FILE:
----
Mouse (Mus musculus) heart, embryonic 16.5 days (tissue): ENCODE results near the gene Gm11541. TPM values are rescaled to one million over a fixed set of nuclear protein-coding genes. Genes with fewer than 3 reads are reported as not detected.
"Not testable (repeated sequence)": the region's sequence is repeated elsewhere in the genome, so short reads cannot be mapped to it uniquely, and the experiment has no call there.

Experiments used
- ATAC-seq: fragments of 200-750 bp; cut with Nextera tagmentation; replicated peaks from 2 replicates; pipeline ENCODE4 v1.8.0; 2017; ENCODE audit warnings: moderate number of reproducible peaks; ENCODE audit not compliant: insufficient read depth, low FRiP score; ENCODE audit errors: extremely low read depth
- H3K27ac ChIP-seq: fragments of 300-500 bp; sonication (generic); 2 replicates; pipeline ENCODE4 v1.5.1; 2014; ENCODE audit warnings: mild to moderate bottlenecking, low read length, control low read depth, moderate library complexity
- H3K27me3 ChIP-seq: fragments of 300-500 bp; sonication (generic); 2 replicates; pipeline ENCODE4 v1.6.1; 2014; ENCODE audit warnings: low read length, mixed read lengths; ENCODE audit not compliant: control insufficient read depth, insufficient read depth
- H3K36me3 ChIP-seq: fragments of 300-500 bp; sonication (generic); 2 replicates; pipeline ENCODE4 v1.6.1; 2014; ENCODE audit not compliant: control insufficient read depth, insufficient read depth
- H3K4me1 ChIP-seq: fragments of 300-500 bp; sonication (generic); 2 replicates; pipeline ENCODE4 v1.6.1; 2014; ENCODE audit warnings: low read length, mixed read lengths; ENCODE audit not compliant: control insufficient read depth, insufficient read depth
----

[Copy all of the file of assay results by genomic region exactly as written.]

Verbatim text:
Mouse (Mus musculus) heart, embryonic 16.5 days (tissue): ENCODE results near the gene Gm11541. TPM values are rescaled to one million over a fixed set of nuclear protein-coding genes. Genes with fewer than 3 reads are reported as not detected.
"Not testable (repeated sequence)": the region's sequence is repeated elsewhere in the genome, so short reads cannot be mapped to it uniquely, and the experiment has no call there.

Experiments used
- ATAC-seq: fragments of 200-750 bp; cut with Nextera tagmentation; replicated peaks from 2 replicates; pipeline ENCODE4 v1.8.0; 2017; ENCODE audit warnings: moderate number of reproducible peaks; ENCODE audit not compliant: insufficient read depth, low FRiP score; ENCODE audit errors: extremely low read depth
- H3K27ac ChIP-seq: fragments of 300-500 bp; sonication (generic); 2 replicates; pipeline ENCODE4 v1.5.1; 2014; ENCODE audit warnings: mild to moderate bottlenecking, low read length, control low read depth, moderate library complexity
- H3K27me3 ChIP-seq: fragments of 300-500 bp; sonication (generic); 2 replicates; pipeline ENCODE4 v1.6.1; 2014; ENCODE audit warnings: low read length, mixed read lengths; ENCODE audit not compliant: control insufficient read depth, insufficient read depth
- H3K36me3 ChIP-seq: fragments of 300-500 bp; sonication (generic); 2 replicates; pipeline ENCODE4 v1.6.1; 2014; ENCODE audit not compliant: control insufficient read depth, insufficient read depth
- H3K4me1 ChIP-seq: fragments of 300-500 bp; sonication (generic); 2 replicates; pipeline ENCODE4 v1.6.1; 2014; ENCODE audit warnings: low read length, mixed read lengths; ENCODE audit not compliant: control insufficient read depth, insufficient read depth